Salvaging Furniture for Lumber? - Woodworking Talk - Woodworkers Forum
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post #1 of 16 Old 08-16-2018, 02:44 PM Thread Starter
...then measure again
 
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Salvaging Furniture for Lumber?

On my way to work this morning I saw someone who had just piled up a bunch of furniture in their front lawn for pickup by the weekly garbage crew, and I thought to myself "looks like there's a lot of potential hardwood in there I might be able to salvage for some project".

By the time I came back around it had unfortunately been picked up already, but it got me thinking - could old/abandoned furniture be a good way of sourcing hardwoods on the cheap (provided they're actually made of hardwood)? Are there drawbacks or difficulties with de-assembling or working with wood that's been finished (ie painted/lacquered what have you)?

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post #2 of 16 Old 08-16-2018, 03:38 PM
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Next time go for it! I once found an old table with two broken legs sitting by the side of the road in a trash pile and it was pre blight American chestnut! Cleaned up great and was able to make three beautiful flag cases from it. Ya never know what you will find.

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post #3 of 16 Old 08-16-2018, 05:05 PM
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Good idea,,, though a lot of the slightly older sofas, etc, have the frames made of the hardest, roughest darn oak, Ive ever seen...Too rough to work with,,,Oh the other hand there is some very good wood in some, so just pick and choose.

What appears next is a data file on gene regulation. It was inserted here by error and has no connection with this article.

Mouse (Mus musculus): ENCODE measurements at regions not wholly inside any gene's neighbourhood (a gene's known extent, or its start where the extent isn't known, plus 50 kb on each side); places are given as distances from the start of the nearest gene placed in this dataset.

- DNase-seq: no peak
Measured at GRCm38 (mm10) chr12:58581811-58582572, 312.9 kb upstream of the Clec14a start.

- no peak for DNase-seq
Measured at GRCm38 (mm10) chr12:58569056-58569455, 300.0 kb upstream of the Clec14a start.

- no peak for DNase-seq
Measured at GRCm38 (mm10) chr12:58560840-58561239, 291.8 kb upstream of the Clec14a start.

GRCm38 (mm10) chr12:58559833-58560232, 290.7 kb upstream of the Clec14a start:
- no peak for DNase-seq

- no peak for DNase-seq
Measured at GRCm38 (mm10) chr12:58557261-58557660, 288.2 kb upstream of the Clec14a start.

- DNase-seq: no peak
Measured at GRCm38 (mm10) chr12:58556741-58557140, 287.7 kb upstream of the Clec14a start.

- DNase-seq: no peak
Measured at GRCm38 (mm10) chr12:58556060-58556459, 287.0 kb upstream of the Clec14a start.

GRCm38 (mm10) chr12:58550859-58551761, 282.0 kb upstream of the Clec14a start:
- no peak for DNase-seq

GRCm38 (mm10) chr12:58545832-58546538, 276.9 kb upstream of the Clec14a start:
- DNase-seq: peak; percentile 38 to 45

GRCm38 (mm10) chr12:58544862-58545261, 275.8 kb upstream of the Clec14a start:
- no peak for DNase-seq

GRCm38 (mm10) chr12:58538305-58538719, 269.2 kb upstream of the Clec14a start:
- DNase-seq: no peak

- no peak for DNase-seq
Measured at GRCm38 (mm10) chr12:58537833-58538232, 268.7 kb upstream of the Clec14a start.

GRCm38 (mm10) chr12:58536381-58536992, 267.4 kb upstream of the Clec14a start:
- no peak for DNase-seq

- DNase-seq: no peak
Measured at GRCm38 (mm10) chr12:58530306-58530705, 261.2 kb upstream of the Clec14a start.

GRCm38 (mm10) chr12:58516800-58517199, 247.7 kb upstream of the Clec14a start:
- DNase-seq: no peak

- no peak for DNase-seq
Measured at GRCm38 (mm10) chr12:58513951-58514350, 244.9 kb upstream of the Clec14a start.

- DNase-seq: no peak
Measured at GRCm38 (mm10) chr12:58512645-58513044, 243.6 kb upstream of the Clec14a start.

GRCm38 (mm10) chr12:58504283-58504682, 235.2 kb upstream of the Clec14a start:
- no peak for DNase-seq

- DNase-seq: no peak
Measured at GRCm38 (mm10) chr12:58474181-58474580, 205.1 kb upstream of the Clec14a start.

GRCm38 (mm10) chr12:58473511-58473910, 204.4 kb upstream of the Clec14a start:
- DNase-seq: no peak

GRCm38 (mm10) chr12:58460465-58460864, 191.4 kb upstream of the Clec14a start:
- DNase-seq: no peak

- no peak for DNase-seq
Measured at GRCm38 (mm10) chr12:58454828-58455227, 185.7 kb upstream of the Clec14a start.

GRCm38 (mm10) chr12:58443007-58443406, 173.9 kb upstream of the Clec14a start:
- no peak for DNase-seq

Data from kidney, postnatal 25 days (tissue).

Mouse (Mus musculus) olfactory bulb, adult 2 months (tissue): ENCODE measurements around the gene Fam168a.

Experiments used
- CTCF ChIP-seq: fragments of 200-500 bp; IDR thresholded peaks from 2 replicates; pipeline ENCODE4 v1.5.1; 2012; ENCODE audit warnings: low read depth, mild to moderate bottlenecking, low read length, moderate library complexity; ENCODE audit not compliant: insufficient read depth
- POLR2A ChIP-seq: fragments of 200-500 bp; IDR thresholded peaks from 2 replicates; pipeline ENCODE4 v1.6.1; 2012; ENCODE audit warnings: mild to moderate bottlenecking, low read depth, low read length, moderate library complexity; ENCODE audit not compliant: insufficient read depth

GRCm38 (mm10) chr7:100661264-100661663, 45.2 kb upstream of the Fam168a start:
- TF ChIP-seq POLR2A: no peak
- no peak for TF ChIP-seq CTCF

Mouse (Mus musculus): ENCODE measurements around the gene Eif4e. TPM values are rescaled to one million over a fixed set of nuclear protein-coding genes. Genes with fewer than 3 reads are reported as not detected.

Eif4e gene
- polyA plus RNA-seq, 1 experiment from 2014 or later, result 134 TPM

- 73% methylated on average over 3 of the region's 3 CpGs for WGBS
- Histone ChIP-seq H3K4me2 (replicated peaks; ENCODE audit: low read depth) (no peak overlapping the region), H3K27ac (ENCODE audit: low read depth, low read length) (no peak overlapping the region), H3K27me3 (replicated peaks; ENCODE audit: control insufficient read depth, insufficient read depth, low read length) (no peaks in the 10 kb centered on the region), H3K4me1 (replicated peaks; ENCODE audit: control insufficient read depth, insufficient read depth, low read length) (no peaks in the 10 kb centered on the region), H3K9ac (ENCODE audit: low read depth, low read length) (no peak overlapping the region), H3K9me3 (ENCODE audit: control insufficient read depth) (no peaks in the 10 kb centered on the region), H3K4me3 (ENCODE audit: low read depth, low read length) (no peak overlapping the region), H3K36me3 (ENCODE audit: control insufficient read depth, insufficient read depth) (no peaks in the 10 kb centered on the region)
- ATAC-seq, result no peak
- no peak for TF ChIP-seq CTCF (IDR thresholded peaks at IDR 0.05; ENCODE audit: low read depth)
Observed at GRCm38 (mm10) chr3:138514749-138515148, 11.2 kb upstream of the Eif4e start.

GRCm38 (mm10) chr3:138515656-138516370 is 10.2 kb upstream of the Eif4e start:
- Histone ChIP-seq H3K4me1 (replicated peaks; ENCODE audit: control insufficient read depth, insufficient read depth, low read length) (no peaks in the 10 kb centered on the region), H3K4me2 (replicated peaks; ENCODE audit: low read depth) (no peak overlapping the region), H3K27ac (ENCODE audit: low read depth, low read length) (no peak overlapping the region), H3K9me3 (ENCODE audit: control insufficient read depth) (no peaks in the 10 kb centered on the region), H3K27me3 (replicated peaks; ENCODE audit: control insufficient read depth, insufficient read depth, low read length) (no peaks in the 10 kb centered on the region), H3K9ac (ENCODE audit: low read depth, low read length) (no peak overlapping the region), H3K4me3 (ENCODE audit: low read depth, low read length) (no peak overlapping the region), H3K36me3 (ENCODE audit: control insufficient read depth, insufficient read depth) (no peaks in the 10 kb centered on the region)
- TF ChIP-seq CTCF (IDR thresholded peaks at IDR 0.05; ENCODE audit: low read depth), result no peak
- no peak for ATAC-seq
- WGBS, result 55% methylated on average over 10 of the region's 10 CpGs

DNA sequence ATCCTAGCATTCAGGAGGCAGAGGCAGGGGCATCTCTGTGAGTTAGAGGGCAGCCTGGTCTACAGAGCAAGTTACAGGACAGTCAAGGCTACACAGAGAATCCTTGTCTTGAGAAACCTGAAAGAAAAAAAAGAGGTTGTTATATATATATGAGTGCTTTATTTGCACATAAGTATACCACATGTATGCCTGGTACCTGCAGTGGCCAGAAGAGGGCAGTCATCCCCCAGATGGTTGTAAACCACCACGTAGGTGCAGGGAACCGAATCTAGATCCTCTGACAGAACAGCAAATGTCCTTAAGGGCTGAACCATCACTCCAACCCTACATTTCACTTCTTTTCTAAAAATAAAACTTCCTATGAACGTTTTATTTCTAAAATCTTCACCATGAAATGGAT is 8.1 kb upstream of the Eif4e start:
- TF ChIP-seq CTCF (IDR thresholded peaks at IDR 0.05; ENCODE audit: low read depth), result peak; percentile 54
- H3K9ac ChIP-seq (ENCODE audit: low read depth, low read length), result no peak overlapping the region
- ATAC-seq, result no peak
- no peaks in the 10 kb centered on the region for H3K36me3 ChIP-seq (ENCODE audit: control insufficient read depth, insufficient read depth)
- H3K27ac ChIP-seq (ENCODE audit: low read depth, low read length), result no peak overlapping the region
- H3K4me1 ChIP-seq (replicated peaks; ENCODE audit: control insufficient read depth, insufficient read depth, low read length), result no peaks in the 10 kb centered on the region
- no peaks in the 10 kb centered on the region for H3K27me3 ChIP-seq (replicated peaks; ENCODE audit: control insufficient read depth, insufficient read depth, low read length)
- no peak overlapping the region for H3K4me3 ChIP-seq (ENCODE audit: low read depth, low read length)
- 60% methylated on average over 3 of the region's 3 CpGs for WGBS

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post #4 of 16 Old 08-16-2018, 05:09 PM
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Old church pews can produce some very fine hardwoods

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post #5 of 16 Old 08-16-2018, 06:40 PM
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It would have to be some very large pieces of furniture to be worth the effort. Like the church pews.


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post #6 of 16 Old 08-16-2018, 07:06 PM
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I've been salvaging wood for a few months now when I see various items put to the curb.

I do however, make sure the wood has some value rather being that particle stuff so many pieces are made of these days

But even the crappy furniture yields some value - I've got lots of 1/8" panels I can use for scroll projects
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post #7 of 16 Old 08-16-2018, 08:08 PM
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Hate giving away all my secrets but... another great source for pallet wood are garden centers in the springtime, paint stores, flooring centers... Around here they just stack it up and give it away. You can find some good wood in the bunch.